Microsoft makes one last, extremely deceptive Windows 10 upgrade push
Windows 7 and 8 users beware: Microsoft has launched one last aggressive push aimed at getting as many folks to update to Windows 10 as it possibly can, before the expiration of its free upgrade offer.
News of Microsoft’s renewed push comes from Computerworld, which reports the company has switched the offered Windows 10 download to a “Recommended” upgrade that will automatically install itself unless the user intervenes.
“As we shared in October, Windows 10 will be offered as a ‘Recommended’ update for Windows 7 and 8.1 customers whose Windows Update settings are configured to accept ‘Recommended’ updates,” said a spokesperson for Microsoft in an email to Computerworld.
Microsoft apparently began rolling out the “Recommended” phase of its push to encourage users to download Windows 10 back in February, but the campaign appears to have picked up pace in the last few weeks. What’s particularly sneaky about Microsoft’s latest attempt is that it’s made changes to the Get Windows 10 (GSX) app that installed itself into millions of Windows machines last year. Whereas before users had to specifically click “OK” to get the installation, GSX now interprets any click on the “X” in the upper right corner as authorization to download Windows 10.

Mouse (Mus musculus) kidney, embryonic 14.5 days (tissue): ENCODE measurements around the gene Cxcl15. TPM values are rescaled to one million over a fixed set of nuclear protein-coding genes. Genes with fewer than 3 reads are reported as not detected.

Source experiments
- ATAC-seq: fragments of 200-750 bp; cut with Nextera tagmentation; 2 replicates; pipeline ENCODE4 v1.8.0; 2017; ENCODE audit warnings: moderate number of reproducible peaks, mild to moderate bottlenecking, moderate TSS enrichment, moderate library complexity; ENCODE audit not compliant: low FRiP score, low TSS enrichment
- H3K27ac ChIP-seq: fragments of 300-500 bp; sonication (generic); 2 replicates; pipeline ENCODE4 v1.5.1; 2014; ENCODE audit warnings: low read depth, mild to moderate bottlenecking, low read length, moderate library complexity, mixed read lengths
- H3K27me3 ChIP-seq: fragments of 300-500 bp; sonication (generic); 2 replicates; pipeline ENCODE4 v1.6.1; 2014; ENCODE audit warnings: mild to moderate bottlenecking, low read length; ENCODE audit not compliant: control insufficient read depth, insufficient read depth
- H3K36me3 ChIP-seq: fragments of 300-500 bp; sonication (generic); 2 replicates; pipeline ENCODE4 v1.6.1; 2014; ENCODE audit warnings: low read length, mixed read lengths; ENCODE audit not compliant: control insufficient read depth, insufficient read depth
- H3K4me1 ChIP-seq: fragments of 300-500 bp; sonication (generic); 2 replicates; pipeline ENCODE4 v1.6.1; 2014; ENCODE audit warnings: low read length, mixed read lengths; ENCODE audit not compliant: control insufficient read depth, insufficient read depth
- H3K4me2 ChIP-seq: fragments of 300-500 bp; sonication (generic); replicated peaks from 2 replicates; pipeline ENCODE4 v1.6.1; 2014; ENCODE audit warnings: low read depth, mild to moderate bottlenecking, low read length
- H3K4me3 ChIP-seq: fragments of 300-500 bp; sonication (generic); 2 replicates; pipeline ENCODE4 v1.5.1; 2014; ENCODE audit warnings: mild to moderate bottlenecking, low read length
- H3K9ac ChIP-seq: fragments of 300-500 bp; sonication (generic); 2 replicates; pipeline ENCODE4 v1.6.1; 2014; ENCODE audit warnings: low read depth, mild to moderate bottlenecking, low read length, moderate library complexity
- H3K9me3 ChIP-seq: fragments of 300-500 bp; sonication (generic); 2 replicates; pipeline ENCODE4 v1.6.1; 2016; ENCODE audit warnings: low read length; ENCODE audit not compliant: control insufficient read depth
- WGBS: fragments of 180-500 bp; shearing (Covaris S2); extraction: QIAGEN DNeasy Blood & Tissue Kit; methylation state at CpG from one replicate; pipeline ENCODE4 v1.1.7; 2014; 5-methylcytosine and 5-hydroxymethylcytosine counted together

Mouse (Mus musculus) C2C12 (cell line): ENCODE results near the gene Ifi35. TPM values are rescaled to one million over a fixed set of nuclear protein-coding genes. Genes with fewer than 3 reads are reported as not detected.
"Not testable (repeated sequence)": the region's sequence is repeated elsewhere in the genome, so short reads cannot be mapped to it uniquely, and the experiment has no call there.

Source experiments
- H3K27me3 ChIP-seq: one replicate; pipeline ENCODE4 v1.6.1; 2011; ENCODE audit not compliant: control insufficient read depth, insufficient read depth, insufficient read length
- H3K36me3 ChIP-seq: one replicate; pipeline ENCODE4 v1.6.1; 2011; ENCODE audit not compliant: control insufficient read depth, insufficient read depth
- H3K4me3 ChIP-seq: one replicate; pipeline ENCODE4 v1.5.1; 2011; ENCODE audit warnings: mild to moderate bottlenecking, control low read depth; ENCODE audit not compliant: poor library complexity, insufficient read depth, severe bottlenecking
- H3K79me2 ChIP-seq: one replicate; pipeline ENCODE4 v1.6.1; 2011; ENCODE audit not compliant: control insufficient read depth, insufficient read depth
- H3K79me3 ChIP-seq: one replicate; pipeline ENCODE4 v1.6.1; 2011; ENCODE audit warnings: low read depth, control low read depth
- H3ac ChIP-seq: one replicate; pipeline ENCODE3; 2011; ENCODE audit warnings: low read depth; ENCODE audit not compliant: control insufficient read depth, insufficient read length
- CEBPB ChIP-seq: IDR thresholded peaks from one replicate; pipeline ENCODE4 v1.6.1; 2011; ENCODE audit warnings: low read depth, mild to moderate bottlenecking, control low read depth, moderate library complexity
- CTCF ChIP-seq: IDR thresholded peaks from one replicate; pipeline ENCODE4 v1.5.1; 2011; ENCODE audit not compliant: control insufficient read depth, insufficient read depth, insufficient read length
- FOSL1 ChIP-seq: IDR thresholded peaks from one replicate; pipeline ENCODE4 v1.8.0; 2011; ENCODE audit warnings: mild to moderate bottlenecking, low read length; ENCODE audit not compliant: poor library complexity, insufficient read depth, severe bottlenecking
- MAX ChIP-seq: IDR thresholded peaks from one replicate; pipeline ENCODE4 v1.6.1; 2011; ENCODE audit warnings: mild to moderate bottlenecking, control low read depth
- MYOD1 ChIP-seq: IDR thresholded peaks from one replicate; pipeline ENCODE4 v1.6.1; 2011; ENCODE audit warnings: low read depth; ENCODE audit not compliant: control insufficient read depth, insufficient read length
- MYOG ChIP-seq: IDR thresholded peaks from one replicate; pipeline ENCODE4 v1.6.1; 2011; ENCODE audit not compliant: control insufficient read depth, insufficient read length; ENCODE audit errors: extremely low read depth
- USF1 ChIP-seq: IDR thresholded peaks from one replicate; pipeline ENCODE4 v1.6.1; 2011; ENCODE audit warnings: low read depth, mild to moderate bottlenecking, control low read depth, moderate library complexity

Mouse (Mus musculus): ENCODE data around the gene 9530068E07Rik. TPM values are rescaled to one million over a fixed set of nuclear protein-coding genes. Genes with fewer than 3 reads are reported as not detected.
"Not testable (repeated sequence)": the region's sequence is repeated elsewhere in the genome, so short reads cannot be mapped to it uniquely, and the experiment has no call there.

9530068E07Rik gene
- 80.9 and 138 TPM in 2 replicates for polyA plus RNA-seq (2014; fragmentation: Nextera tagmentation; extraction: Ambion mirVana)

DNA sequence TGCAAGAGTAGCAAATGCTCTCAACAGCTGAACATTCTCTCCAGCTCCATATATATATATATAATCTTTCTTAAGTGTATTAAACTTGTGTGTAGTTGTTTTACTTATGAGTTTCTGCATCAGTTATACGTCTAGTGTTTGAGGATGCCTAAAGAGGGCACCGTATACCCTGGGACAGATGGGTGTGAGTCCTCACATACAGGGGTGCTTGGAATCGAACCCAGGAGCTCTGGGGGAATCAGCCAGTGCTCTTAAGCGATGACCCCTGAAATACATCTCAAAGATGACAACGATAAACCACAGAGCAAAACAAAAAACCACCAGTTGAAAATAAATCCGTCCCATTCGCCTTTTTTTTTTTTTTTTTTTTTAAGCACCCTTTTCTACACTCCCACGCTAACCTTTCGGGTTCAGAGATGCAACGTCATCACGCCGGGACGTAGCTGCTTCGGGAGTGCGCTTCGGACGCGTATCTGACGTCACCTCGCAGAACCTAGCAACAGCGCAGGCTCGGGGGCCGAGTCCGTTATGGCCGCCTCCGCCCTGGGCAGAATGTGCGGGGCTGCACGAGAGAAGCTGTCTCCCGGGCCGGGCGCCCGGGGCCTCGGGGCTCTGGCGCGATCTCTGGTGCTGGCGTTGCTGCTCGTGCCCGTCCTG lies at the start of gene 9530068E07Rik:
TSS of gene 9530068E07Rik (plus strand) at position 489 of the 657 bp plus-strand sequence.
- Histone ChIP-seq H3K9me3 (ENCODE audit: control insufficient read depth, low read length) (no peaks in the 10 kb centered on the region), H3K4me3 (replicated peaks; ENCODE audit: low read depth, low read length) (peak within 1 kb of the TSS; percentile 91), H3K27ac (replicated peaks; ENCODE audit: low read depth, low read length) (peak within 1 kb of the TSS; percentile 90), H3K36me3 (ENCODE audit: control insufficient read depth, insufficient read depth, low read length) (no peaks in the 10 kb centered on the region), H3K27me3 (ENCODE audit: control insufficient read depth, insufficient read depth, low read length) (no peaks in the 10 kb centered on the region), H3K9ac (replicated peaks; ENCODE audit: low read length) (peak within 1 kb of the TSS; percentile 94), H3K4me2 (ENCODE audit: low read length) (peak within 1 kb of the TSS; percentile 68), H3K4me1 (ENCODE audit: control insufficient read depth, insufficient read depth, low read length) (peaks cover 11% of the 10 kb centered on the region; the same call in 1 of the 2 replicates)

“If you click on OK or on the red ‘X’, you’re all set for the upgrade and there is nothing further to do,” Microsoft states in a support document for the GSX app. It’s likely to catch a fair few users of course, because clicking on that “X” is the standard way in which millions of users have closed windows when they don’t want to take any further action. It’s been that way for decades, but now all of a sudden Microsoft is changing it to mean “okay”.
Microsoft’s sneaky Windows 10 upgrade tactics have been the subject of thousands of column inches ever since the OS was first introduced last year, but this behavior is surely its most aggressive move yet, because it’s deceiving users by making GSX behave contrary to what is considered “normal” Windows UI behavior. It’s unfair, because many users will no doubt click on the “X” thinking they’re rejecting the download, when in fact they’re doing just the opposite and confirming they want it.
For those users who see the new upgrade schedule notice, the only way to reject the Windows 10 download is to click the link where it says “Click here to change the upgrade schedule or cancel schedule upgrade”, then alter your upgrade settings so that nothing is automatically installed.
Photo Credit: download.net.pl via Compfight cc
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